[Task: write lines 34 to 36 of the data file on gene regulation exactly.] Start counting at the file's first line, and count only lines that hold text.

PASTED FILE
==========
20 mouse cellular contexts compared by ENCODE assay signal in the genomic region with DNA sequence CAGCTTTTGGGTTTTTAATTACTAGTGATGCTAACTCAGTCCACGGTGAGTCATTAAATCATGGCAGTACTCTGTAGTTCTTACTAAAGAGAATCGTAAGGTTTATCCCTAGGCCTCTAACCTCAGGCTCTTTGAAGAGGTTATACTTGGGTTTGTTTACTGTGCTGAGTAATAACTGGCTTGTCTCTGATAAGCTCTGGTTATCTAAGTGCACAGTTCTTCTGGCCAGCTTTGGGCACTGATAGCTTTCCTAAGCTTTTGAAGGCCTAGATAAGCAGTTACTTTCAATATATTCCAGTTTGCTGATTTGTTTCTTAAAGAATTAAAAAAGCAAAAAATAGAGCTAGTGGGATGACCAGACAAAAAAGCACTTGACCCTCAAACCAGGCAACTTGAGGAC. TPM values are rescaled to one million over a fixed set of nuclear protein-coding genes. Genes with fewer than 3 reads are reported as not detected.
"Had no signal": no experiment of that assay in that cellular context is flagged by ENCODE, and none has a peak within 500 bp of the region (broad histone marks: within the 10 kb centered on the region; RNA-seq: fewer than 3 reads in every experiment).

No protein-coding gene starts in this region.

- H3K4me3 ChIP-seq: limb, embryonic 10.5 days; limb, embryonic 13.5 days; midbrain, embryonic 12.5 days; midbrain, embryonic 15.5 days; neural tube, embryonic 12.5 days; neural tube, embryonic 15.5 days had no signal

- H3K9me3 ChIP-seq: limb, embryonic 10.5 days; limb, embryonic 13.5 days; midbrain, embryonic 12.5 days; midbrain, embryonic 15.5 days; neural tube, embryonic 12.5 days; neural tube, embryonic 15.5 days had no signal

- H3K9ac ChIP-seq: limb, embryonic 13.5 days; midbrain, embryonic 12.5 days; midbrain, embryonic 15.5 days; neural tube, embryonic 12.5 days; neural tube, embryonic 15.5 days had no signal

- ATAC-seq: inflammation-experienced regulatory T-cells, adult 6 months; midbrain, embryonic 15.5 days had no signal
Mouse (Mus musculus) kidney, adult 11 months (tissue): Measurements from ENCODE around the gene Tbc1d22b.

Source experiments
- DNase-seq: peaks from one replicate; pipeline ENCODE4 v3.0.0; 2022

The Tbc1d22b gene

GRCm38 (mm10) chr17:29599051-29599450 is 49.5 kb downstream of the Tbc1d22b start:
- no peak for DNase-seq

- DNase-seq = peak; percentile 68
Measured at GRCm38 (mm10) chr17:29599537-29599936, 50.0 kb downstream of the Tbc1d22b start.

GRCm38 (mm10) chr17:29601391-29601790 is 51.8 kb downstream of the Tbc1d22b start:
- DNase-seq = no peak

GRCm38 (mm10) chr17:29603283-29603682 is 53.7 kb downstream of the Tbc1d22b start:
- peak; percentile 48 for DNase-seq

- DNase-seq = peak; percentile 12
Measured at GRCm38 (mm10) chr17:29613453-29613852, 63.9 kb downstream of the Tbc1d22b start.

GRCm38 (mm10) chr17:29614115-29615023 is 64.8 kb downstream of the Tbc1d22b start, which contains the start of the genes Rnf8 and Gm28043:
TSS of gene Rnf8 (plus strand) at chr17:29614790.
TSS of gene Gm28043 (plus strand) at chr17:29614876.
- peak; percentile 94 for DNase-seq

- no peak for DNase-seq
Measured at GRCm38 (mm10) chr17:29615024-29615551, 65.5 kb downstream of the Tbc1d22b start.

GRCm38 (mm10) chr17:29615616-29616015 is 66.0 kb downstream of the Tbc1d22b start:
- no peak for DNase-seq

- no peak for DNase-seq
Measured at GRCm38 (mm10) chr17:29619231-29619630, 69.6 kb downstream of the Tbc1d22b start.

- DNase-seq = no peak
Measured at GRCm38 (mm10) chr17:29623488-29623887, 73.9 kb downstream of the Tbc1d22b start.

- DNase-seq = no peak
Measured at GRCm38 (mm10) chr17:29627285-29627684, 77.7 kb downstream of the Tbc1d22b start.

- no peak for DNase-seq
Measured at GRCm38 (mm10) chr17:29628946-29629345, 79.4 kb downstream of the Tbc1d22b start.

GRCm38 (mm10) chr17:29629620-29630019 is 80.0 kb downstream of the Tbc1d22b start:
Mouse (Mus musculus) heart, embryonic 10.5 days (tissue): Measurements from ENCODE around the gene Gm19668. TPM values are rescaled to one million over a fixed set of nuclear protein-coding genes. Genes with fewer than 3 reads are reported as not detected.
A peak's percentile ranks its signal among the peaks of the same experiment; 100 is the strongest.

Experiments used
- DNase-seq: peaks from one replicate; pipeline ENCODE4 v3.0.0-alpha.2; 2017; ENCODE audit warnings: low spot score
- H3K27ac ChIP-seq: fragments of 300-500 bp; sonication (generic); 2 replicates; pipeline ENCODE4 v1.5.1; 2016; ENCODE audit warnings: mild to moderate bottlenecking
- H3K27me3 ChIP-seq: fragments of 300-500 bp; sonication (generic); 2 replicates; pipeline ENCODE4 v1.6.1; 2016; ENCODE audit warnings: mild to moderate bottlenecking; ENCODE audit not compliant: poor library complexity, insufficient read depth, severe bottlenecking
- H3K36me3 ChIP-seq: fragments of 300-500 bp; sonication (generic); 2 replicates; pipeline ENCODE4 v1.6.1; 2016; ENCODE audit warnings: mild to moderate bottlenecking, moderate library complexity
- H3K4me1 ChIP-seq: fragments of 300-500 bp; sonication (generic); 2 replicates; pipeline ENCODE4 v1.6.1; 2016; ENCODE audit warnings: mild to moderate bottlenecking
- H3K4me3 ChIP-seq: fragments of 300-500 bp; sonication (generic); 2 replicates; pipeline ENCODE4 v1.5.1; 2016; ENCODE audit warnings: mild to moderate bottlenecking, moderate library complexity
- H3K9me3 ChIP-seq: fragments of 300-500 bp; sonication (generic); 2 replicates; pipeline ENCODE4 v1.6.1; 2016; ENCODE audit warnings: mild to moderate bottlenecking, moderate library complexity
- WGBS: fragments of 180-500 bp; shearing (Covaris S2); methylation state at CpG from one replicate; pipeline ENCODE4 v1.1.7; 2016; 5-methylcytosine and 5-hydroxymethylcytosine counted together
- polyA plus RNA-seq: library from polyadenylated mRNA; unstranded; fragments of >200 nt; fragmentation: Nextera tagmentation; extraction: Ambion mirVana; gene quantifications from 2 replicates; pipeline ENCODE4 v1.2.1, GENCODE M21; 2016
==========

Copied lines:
- DNase-seq = no peak
Measured at GRCm38 (mm10) chr17:29627285-29627684, 77.7 kb downstream of the Tbc1d22b start.

- no peak for DNase-seq